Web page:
The opinion of the court was delivered by: Eduardo C. Robreno, J.
Before the Court is Defendant Ligambi's Motion to Dismiss Count One*fn1 of the Second Superseding Indictment. For the following reasons, the Court will deny Defendant's Motion.
Defendant Ligambi is one of fourteen defendants charged in a fifty-two count Second Superseding Indictment. The case emerged from a criminal investigation spanning ten years and has been twice designated a complex case due to the number of defendants and the nature and quantity of evidence, which includes over 14,000 intercepted wire and oral communications. See ECF Nos. 166, 520. Among other counts, Defendants are charged with conspiring to conduct and participate in the conduct of the affairs of the criminal enterprise of the Philadelphia La Cosa Nostra ("LCN") Family through a pattern of racketeering activity and through the collection of unlawful debts.
Defendant Ligambi moved to dismiss Count One of the Second Superseding Indictment,*fn2 which charges eleven defendants Staino, Jr. (ECF No. 392); Borgesi (ECF No. 404); Massimino (ECF No. 545); Barretta (ECF No. 574); Battaglini (ECF No. 579); Fazzini (ECF No. 589); and Licata (ECF No. 592). with a RICO conspiracy, because the allegations in the indictment fail to establish the necessary elements to sustain a racketeering conspiracy pursuant to 18 U.S.C. § 1962(d). Def.'s Mot. 1. The Government responds that the Defendant's motion must be denied because Count One sufficiently alleges a violation of § 1962 and Defendant's motion inappropriately seeks to test the sufficiency of the Government's evidence. Gov't's Resp. 3, ECF No. 494. After hearing oral argument on June 15, 2012, the motion is now ripe for disposition.
When considering a motion to dismiss an indictment,
the Court accepts as true the factual allegations contained in the indictment and determines only whether the indictment is valid on its face. See Boyce Motor Lines v. United States, 342 U.S. 337, 343 n.16 (1952). Federal Rule of Criminal Procedure 7(c)(1) requires an indictment to "be a plain, concise, and definite written statement of the essential facts constituting the offense charged." The Third Circuit has held that:
[A]n indictment [is] sufficient so long as it "(1) contains the elements of the offense intended to be charged, (2) sufficiently apprises the defendant of what he must be prepared to meet, and (3) allows the defendant to show with accuracy to what extent he may plead a former acquittal or conviction in the event of a subsequent prosecution." United States v. Vitillo, 490 F.3d 314 (3d Cir. 2007) (internal quotation marks omitted). Moreover, "no greater specificity than the statutory language is required so long as there is sufficient factual orientation to permit the defendant to prepare his defense and to invoke double jeopardy in the event of a subsequent prosecution." United States v. Rankin, 870 F.2d 109, 112 (3d Cir. 1989).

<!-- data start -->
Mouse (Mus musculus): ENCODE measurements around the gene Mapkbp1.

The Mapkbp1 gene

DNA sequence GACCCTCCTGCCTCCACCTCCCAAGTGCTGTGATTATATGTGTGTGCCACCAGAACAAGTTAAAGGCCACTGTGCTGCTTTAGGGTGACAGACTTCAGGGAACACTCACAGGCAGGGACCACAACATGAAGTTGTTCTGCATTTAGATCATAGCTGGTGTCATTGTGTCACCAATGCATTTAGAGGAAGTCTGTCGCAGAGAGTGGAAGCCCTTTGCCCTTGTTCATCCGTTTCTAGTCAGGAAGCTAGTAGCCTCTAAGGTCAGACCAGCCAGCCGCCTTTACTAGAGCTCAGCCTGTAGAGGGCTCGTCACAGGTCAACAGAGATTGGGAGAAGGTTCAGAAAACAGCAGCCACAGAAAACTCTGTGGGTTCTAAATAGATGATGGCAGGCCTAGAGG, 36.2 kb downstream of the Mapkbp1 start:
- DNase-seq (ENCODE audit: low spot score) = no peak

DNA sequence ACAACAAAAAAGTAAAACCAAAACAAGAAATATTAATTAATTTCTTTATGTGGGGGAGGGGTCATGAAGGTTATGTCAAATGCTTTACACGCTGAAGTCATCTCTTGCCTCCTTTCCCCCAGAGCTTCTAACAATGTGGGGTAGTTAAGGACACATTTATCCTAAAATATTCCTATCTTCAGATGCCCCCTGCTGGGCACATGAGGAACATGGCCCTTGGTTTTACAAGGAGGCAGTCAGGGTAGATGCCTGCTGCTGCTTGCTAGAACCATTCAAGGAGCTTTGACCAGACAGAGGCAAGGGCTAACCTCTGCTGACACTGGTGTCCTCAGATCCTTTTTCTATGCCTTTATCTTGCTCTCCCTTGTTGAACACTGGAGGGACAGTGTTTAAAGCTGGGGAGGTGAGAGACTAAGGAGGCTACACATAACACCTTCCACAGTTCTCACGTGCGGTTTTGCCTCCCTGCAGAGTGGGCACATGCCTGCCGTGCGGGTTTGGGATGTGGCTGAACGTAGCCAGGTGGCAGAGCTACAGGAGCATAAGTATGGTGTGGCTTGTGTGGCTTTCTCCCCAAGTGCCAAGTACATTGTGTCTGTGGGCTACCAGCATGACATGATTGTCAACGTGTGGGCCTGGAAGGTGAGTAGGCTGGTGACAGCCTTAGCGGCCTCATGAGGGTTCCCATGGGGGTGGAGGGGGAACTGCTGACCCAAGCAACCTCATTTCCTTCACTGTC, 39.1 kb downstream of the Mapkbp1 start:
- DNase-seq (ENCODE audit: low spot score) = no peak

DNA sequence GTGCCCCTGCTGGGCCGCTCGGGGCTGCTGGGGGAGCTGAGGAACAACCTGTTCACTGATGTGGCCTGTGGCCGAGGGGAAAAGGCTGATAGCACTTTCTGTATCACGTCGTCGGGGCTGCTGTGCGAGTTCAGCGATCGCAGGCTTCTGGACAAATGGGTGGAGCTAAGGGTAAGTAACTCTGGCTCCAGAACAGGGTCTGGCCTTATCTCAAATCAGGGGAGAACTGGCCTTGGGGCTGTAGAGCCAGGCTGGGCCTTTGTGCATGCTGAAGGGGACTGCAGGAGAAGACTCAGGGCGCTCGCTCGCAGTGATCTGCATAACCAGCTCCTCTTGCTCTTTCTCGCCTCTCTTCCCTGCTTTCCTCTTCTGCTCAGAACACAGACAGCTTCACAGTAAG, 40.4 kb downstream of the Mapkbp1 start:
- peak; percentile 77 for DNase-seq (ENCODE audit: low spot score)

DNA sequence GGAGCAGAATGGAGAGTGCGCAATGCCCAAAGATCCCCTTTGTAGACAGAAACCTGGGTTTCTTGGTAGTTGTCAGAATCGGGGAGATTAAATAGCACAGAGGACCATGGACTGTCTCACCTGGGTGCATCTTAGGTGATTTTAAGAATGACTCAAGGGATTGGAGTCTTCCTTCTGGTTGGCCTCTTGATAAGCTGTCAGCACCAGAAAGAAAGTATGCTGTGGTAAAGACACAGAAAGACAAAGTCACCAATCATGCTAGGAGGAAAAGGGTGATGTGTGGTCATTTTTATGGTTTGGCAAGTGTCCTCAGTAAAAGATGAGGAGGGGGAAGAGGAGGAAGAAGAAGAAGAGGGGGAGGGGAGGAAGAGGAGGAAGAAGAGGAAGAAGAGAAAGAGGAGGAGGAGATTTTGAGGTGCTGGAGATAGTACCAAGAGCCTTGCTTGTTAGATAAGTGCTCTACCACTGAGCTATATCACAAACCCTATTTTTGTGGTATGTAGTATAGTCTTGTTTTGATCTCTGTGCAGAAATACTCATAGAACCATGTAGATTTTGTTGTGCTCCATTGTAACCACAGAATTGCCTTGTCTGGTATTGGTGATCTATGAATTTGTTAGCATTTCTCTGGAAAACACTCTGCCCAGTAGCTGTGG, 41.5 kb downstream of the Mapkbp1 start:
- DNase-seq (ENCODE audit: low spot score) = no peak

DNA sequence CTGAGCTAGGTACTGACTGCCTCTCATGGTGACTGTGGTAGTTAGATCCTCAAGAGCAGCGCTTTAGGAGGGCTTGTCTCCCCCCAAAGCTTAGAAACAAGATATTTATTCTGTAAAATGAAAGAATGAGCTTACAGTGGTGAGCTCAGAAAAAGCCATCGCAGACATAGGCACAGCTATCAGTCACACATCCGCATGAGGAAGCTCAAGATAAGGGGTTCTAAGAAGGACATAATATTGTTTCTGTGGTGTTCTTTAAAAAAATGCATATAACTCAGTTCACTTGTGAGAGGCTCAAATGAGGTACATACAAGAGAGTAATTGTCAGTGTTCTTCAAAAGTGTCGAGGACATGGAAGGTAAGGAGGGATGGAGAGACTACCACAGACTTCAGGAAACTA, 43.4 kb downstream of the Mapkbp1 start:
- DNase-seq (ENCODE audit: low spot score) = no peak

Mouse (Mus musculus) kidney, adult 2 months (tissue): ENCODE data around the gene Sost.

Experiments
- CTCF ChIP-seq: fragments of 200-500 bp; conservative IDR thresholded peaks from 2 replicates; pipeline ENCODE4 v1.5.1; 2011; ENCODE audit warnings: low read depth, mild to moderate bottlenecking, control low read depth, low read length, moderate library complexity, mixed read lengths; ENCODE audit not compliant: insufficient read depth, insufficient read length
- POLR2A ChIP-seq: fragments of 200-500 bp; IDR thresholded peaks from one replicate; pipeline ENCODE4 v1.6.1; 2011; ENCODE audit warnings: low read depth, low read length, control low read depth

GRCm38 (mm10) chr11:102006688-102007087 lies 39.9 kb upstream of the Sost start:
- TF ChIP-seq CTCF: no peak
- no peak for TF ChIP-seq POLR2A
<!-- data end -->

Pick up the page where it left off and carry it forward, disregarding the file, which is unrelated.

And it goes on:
United States v. Kemp, 500 F.3d 257, 280 (3d Cir. 2007). An indictment may be insufficient when it "fails to state an offense if the specific facts alleged in the charging document fall beyond the scope of the relevant criminal statute, as a matter of statutory interpretation." United States v. Panarella, 277 F.3d 678, 685 (3d Cir. 2002); see also United States v. Schiff, 602 F.3d 152, 162--66 (3d Cir. 2010) (indictment alleging "failure to rectify misstatements of others" does not, as a matter of law, state an offense under securities statute that criminalizes omissions of information). The question is merely whether the indictment put the defendants on notice as to the nature of the charges against them, and whether the facts, if proven, are sufficient as a matter of law for a jury to convict.
A ruling on a motion to dismiss is not, however, "a permissible vehicle for addressing the sufficiency of the government's evidence." United States v. DeLaurentis, 230 F.3d 659, 660--61 (3d Cir. 2000). "'Evidentiary questions'-such as credibility determinations and the weighing of proof-'should not be determined at th[is] stage.'" United States v. Bergrin, 650 F.3d 257, 265 (3d Cir. 2011) (quoting United States v. Gallagher, 602 F.2d 1139, 1142 (3d Cir. 1979)). Rather, "[t]he government is entitled to marshal and present its evidence at trial, and have its sufficiency tested by a motion for acquittal pursuant to Federal Rule of Criminal Procedure 29." DeLaurentis, 230 F.3d at 661.
Having reviewed the legal principles governing motions to dismiss a criminal indictment, the Court turns now to the elements necessary to allege a violation of 18 U.S.C. § 1962(d). Section 1962(d) provides that "[i]t shall be unlawful for any person to conspire to violate [Section 1962(c)]." The essence of a § 1962(d) conspiracy is the agreement to violate the Racketeer Influenced and Corrupt Organizations Act ("RICO"),*fn3 that is, the agreement to conduct or participate, directly or indirectly, in the conduct of the affairs of the enterprise through a pattern of racketeering activity or collection of unlawful debt. See
Salinas v. United States, 522 U.S. 52, 63-66 (1997). The essential elements of a substantive RICO violation under § 1962(c) are: "(1) the existence of an enterprise affecting interstate commerce; (2) that the defendant was employed by or associated with the enterprise; (3) that the defendant participated, either directly or indirectly, in the conduct of the affairs of the enterprise; and (4) that he or she participated through a pattern of racketeering activity [as defined at 18 ...